So she had passed her childhood, like a half-wild cat.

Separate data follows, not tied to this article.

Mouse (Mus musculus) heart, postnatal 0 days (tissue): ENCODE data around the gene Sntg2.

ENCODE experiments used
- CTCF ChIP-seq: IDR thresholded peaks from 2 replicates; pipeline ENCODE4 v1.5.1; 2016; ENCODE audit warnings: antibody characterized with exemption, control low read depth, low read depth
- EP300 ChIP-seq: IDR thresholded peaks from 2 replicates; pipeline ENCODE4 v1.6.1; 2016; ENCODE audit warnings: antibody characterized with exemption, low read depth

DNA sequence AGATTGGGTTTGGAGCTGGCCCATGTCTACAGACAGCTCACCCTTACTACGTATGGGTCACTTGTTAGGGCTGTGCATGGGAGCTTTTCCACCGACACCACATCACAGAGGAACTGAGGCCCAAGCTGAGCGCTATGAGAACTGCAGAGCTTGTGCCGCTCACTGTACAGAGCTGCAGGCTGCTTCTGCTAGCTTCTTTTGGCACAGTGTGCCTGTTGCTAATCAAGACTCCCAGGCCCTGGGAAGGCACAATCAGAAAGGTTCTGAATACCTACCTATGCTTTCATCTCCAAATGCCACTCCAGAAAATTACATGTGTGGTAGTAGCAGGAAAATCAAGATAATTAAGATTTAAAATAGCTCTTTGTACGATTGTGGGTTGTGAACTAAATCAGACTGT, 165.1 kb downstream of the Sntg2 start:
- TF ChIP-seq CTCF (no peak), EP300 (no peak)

In The Golden Compass, Pullman describes Lyra’s childhood as a time of wild joy. Because Lyra has no parent figures in her life, she is allowed to roam the streets of Oxford and seek out adventure. She has very little education, no manners, and no sense of propriety. Until she hears Lord Asriel’s speech about Dust while she and Pan are hiding in the wardrobe, Lyra has no inkling that any world outside her own childhood paradise exists. Like Eve, Lyra lives in a state of savage innocence. It is Lyra’s passage from a state of ignorance to a state of knowing that drives the trilogy. Just as Adam and Eve must leave their garden paradise, Lyra must leave her childhood paradise and enter the real world, where terrible and frightening things happen all the time. Lyra’s friends die, people lie and cheat, and, worst of all, Lyra is parted from Will, the person she loves most. Despite these difficulties, Pullman suggests, adulthood is better than happy but ignorant innocence.